The meticulousness with which Hassam conveys the essence of a particular time of day, season, or weather condition exemplifies the influence of French Impressionism on the artist. Hassam often employed weather and atmospheric conditions as a device for evoking a contemplative, peaceful mood: "he used snow to soften sharp edges of buildings and vehicles and suggest the muffling of the sound of the city." (H. B. Weinberg, "Hassam in New York, 1889-1896," Childe Hassam: American Impressionist, New York, 2004, p. 96) The artist possessed superior skill in observing his natural surroundings, effortlessly translating physical conditions into the delicate watercolor medium. Instead of portraying figural subjects as isolated beings, Hassam captured the way in which urban dwellers were transformed by atmosphere and weather. Rain umbrellas and long winter coats conceal anonymous figures as they hurriedly move along cold city streets, shielded from the harsh conditions. Contrastingly, Hassam's figures stroll leisurely in springtime, enjoying the splendor and natural beauty of the city. Regardless of the season, each conveys the constant movement of the metropolis and its residents, showing that even inclement weather is powerless to stop the ebb and flow of the city.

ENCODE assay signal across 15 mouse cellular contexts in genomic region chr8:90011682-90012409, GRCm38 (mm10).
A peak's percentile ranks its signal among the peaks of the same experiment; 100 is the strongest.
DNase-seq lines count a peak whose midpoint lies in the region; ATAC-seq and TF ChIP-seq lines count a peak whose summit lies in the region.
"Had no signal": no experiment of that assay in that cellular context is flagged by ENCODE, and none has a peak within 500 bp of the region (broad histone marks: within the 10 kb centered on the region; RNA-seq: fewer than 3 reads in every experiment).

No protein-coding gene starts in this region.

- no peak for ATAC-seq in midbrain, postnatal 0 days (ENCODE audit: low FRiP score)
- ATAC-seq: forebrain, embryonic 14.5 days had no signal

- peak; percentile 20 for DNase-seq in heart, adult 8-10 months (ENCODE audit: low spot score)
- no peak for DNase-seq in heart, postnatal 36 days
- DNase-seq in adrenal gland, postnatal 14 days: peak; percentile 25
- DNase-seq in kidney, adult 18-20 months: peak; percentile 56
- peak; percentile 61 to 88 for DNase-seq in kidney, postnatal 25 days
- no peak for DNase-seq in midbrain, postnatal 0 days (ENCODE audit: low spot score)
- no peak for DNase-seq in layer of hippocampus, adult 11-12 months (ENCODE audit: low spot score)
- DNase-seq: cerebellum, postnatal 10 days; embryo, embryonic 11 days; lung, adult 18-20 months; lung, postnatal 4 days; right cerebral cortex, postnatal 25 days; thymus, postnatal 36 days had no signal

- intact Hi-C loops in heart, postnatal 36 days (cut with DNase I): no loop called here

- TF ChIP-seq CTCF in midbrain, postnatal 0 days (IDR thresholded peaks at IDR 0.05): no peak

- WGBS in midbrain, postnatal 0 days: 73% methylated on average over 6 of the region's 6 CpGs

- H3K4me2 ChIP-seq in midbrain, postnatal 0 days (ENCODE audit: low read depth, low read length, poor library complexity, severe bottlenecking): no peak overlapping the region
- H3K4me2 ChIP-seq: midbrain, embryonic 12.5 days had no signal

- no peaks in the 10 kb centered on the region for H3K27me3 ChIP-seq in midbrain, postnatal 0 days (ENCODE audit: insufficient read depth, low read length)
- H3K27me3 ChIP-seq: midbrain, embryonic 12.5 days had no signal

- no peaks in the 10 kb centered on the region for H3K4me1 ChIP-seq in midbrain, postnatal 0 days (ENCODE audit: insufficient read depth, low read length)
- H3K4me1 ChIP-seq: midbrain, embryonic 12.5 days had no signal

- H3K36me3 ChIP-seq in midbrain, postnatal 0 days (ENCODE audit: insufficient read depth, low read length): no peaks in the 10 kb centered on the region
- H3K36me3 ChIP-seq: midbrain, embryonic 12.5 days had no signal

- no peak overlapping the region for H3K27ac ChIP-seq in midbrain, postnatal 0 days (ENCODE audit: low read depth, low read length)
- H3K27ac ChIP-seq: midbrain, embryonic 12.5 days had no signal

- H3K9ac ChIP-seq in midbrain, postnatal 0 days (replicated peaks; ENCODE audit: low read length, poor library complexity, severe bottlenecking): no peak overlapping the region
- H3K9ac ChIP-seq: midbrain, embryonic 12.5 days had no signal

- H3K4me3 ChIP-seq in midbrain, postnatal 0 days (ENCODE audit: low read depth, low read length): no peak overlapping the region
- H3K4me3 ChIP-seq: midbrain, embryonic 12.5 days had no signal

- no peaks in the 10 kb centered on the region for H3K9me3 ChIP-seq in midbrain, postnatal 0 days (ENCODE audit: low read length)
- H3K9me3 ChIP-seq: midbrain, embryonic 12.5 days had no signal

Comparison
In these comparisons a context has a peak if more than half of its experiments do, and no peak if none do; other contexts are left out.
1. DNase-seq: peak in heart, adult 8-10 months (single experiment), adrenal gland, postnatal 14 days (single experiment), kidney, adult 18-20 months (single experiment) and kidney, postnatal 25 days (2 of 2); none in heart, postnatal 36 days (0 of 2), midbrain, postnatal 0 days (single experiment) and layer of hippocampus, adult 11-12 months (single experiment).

The viewpoint from street level in the present work suggests that Hassam sketched the scene directly from life before completing the final work in his studio. As Ilene Susan Fort explains, "Hassam was reputed to be a rapid street sketcher. When he wanted to be on the level of pedestrians and near to them, he would sketch sitting in a cab." (Childe Hassam's New York, p. VI) In Fifth Avenue, Evening, the impression of the moment is perfectly captured, and the beautiful colors and composition reflect the fleeting, transitory nature of Hassam's working style. Hassam adopted the notion of the artist as a flâneur in the modern city from the French Impressionists. His desire to capture the cosmopolitan sophistication of New York echoes the rivalry that existed between Paris and New York at the turn of the century. Artistic achievement--as well as the overall degree of refinement of the greater urban populace--was a matter of nationalistic pride. Though he adopted the style of French Impressionism, Hassam's scenes of New York are distinctly American. He did not strive to espouse the vogues or customs of Paris, rather he embraced what was quintessentially and unforgettably New York. As Hassam explained, "To me New York is the most wonderful and most beautiful city in the world. No street, no section of Paris or any other city I have seen is equal to New York." (as quoted in "Hassam in New York, 1889-1896," Childe Hassam: American Impressionist, p. 87)